“We’ve been called radicals, terrorists,” Bush told supporters in St. Louis. “We’ve been dismissed as an impossible fringe movement. But now, we are a multiracial, multiethnic, multigenerational, multifaith mass movement.”
Bush, a 44-year old nurse and pastor, had never run for office before the Ferguson protests after the fatal shooting of unarmed Black teenager Michael Brown by Darren Wilson, a White police officer. She made a bid for state Senate, then turned her attention to Clay, whose family had held a safe seat from St. Louis since 1969. For the 2018 Democratic primary race, she raised less than $150,000 and, despite a late burst of attention after Alexandria Ocasio-Cortez ousted a longtime congressman in a Democratic primary in New York, she lost by 20 points.
But Bush remained deeply involved in direct action and liberal politics, becoming a surrogate for the Bernie Sanders presidential campaign and getting featured in “Knock Down the House,” a Netflix documentary about Justice Democrats and its project to replace moderate members of Congress with grass-roots activists.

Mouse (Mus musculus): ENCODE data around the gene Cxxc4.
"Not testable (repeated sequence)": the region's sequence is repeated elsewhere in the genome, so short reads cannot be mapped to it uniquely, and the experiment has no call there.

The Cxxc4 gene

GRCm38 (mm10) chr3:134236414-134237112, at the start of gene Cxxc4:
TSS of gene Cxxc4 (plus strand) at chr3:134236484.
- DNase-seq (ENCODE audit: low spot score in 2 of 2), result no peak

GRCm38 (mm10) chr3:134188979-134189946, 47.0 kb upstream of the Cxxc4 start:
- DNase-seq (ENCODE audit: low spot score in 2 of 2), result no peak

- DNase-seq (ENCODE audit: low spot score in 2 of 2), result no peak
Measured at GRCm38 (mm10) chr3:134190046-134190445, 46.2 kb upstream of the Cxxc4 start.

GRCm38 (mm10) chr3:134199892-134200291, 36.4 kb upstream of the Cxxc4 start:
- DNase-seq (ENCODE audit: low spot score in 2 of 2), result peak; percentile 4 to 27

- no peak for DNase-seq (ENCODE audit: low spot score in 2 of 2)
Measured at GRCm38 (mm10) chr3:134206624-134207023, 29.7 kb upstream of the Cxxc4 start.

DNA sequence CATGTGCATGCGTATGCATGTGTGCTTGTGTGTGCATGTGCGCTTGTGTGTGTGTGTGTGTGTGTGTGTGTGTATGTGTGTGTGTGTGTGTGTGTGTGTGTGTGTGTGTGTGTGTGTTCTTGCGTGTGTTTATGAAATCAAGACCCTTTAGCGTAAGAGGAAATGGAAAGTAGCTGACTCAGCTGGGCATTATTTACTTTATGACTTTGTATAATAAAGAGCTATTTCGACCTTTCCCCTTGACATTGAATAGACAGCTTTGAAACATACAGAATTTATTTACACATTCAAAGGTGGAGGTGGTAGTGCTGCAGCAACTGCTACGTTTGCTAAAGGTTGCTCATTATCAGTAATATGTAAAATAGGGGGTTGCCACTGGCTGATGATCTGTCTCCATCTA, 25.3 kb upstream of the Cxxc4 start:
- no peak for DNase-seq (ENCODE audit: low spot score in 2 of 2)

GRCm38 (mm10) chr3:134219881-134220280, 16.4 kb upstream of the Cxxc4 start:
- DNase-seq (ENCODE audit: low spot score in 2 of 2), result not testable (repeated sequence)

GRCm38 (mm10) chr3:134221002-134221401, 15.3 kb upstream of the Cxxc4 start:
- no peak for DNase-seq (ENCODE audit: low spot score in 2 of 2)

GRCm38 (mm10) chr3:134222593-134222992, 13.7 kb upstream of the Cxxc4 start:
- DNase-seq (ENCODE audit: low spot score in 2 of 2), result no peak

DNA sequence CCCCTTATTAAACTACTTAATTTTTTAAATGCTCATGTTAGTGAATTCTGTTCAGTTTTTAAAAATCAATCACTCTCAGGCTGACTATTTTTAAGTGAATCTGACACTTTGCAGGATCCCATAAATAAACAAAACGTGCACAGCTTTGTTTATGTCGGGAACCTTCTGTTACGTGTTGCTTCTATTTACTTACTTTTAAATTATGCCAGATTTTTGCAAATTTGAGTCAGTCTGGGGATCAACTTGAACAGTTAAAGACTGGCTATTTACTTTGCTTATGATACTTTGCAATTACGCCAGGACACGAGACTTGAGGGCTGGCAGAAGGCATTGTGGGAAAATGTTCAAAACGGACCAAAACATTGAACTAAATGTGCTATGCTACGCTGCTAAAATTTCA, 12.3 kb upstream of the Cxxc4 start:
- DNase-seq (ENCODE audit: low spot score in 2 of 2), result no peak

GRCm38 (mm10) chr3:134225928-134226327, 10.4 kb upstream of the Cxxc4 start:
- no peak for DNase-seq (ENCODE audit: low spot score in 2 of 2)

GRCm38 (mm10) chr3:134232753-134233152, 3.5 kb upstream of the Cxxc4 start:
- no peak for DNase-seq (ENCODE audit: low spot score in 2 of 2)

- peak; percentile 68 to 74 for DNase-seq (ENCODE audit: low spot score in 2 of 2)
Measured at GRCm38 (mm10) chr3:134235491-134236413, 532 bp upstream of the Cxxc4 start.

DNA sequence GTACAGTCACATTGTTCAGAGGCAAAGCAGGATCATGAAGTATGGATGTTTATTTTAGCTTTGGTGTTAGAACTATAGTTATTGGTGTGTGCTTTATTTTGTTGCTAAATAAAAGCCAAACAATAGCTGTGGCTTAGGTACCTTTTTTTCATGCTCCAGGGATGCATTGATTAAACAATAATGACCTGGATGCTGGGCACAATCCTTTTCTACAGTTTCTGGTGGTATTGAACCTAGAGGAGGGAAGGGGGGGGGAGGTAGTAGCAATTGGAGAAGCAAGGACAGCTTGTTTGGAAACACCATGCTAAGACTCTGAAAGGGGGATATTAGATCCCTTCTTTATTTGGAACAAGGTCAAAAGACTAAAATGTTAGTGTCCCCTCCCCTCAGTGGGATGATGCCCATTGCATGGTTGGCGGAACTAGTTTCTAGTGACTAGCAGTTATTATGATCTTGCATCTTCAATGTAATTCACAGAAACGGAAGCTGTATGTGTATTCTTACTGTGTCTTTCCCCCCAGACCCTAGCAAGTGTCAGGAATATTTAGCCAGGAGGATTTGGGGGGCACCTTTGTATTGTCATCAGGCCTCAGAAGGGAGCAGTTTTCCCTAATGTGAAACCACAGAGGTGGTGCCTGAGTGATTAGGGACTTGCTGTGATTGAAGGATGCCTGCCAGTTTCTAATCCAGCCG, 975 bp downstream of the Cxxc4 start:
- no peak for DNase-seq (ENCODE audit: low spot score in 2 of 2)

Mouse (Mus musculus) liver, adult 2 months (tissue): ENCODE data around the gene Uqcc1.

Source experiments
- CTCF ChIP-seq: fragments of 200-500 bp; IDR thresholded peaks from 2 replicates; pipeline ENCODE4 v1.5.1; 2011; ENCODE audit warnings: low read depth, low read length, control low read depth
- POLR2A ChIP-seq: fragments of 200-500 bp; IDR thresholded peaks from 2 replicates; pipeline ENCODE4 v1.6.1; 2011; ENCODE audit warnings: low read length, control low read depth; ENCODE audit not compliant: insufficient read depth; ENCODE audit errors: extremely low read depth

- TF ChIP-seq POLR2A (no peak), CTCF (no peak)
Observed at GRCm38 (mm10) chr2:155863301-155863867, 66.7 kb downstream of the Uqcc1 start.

Ahead of Tuesday’s primary, Bush more than tripled her fundraising, even while contracting covid-19 and growing deeply involved in the protests that followed the killing of George Floyd in Minneapolis police custody. At campaign events, she would talk about surviving the novel coronavirus pandemic and enduring physical harm as protests were broken up and demonstrators were tear-gassed.
“I burned for almost 24 hours! My skin burned!” Bush said during a July 8 “virtual rally” organized by Sanders, the independent Vermont senator. “We keep fighting, thinking we’re getting somewhere, and then they hit us again. But we have people sitting in these seats who could have made change for us.”
Clay, whose only previous primary challenge came when he and a former colleague were forced into the same district, was slow to respond to Bush. According to the Federal Election Commission, he spent less than $600,000 on the race, and his final mail advertising was largely negative, accusing Bush of being irresponsible with her finances and working closely with critics of Israel.
By that point, Bush and allies had spent plenty of money defining him, with Justice Democrats and another liberal group, Fight Corporate Monopolies, buying ads that accused the incumbent of voting for big corporations on behalf of his donors.